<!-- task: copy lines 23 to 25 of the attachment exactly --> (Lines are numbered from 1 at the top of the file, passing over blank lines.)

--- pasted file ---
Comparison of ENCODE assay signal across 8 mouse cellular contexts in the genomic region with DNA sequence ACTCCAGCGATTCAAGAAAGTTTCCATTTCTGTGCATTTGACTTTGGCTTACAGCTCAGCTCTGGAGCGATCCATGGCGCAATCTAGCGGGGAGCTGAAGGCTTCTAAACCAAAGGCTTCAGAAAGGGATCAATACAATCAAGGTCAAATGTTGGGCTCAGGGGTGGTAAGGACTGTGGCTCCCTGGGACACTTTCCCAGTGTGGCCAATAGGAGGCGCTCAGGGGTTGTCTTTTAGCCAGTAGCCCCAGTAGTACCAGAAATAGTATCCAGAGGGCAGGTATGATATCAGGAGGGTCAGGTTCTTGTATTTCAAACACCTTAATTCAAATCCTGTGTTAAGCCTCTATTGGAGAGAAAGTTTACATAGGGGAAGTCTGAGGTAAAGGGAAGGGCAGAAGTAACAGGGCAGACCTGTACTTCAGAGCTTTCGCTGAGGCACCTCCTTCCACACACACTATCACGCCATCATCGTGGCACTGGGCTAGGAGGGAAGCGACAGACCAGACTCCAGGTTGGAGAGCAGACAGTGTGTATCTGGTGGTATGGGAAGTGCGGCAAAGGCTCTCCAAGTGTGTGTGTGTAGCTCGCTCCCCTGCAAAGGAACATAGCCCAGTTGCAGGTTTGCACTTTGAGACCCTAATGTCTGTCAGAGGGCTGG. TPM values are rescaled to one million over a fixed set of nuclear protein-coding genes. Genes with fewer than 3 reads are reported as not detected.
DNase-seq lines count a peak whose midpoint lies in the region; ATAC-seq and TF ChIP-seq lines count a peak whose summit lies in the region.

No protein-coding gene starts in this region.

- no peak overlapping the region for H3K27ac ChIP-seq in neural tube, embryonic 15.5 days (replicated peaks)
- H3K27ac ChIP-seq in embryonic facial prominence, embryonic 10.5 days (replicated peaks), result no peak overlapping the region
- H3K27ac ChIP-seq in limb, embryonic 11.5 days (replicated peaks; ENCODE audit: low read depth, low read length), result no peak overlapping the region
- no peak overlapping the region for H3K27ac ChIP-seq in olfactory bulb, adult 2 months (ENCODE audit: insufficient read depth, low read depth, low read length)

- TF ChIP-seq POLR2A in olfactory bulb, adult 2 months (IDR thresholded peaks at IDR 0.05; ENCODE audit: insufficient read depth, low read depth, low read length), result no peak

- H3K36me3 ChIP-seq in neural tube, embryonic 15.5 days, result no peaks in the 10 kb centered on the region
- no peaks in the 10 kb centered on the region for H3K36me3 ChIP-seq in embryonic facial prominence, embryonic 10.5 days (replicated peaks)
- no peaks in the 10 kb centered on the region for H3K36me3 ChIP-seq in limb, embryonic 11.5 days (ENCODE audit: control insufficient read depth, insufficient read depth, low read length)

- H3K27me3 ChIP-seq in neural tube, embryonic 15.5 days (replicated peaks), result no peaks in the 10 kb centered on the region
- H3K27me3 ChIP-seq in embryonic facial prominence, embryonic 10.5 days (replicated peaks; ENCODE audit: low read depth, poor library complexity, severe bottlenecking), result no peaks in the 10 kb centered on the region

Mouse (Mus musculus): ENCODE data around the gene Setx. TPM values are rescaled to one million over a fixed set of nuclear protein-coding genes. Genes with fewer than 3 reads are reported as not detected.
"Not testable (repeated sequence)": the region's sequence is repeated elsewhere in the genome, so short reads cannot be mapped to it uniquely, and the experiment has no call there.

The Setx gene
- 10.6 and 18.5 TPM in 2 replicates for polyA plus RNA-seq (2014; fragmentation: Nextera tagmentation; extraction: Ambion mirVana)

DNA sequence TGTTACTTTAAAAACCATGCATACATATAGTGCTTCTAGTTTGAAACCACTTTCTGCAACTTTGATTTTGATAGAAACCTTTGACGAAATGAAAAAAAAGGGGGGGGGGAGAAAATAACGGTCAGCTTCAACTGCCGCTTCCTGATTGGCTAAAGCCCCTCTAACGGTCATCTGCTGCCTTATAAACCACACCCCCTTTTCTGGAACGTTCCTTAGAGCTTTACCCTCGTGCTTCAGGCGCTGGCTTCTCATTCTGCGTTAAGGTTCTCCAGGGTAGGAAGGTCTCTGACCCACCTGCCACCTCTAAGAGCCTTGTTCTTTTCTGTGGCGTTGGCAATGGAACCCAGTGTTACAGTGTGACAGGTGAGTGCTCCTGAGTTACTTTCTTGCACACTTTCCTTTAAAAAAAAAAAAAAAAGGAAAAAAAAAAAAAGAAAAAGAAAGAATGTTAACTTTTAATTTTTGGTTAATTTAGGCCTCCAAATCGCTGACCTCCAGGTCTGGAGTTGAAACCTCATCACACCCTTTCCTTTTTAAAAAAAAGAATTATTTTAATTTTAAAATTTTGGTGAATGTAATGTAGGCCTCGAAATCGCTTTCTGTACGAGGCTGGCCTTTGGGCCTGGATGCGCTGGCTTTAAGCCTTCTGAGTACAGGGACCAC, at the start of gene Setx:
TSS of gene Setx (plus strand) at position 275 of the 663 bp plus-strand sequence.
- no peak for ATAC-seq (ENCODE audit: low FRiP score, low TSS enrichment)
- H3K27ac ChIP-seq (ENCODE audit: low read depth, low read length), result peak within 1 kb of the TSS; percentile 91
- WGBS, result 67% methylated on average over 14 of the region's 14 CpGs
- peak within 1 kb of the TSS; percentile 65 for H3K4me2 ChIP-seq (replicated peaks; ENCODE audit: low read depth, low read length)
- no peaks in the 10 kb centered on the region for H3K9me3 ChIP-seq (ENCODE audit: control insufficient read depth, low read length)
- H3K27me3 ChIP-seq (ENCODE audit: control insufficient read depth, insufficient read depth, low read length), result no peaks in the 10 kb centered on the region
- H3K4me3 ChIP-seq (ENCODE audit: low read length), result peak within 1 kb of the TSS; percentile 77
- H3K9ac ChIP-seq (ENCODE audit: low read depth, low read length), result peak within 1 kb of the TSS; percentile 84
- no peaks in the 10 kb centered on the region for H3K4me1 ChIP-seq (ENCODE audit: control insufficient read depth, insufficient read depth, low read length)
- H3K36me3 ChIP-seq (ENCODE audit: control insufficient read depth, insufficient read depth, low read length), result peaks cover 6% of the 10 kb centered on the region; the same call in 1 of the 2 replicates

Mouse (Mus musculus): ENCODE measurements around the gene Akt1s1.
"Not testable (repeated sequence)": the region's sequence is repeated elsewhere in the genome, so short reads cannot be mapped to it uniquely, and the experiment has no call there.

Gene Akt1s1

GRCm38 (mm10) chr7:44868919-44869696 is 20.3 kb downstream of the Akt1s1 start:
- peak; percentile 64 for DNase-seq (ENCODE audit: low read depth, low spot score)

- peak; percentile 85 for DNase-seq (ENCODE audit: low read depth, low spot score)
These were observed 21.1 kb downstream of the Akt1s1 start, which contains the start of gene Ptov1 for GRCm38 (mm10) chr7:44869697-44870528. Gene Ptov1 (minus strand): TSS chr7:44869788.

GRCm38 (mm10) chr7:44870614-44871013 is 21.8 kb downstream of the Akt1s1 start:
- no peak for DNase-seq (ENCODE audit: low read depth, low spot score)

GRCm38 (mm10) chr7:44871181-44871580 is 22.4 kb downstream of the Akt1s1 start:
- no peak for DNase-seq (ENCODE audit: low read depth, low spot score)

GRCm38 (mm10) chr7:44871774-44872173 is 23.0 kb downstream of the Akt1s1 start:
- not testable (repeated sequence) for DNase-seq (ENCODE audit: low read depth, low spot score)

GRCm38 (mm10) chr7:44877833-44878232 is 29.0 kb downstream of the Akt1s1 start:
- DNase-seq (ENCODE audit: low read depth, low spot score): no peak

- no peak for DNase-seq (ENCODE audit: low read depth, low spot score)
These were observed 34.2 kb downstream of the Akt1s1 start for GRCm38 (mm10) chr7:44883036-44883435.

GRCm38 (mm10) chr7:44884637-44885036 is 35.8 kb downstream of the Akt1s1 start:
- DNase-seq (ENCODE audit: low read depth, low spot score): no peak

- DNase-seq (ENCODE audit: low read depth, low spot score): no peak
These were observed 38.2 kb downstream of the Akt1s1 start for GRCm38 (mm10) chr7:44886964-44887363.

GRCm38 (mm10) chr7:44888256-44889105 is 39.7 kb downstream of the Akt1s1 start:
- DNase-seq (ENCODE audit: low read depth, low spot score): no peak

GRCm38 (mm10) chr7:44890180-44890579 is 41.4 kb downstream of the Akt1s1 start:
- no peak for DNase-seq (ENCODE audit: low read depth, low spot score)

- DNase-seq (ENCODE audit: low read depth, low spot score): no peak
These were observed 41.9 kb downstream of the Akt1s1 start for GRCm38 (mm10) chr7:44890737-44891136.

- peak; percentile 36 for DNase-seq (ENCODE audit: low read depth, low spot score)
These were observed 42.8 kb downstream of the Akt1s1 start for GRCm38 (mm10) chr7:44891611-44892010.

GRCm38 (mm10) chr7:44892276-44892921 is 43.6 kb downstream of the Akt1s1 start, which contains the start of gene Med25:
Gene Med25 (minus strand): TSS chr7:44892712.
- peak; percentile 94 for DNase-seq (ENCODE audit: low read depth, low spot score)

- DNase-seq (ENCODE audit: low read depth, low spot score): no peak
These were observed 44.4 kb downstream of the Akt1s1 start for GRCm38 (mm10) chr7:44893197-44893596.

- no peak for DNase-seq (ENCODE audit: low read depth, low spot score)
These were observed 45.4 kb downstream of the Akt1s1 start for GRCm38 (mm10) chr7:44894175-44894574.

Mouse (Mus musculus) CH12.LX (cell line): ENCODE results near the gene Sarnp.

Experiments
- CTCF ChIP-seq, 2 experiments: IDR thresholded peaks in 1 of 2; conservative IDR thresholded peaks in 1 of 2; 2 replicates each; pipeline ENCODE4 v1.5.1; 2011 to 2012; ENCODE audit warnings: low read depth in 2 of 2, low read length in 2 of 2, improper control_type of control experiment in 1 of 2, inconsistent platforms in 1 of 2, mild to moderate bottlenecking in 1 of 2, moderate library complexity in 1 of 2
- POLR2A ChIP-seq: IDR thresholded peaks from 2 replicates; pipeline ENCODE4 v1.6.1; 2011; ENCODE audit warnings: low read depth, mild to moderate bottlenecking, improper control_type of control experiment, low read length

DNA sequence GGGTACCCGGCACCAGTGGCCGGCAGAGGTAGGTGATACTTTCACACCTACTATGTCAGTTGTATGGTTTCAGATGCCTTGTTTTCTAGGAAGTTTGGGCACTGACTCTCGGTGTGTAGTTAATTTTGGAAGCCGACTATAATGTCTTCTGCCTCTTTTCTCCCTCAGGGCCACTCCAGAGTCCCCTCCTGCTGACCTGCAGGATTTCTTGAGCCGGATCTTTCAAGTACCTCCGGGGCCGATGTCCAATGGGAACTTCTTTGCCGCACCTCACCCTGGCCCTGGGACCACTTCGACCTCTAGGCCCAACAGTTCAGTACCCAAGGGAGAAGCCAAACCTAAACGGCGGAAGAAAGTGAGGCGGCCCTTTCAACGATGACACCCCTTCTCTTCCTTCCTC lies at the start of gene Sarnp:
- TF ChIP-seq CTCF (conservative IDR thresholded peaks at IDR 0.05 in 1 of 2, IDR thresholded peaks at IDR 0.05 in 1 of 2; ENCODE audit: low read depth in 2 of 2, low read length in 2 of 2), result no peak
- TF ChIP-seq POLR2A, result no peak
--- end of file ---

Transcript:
- peak within 1 kb of the TSS; percentile 65 for H3K4me2 ChIP-seq (replicated peaks; ENCODE audit: low read depth, low read length)
- no peaks in the 10 kb centered on the region for H3K9me3 ChIP-seq (ENCODE audit: control insufficient read depth, low read length)
- H3K27me3 ChIP-seq (ENCODE audit: control insufficient read depth, insufficient read depth, low read length), result no peaks in the 10 kb centered on the region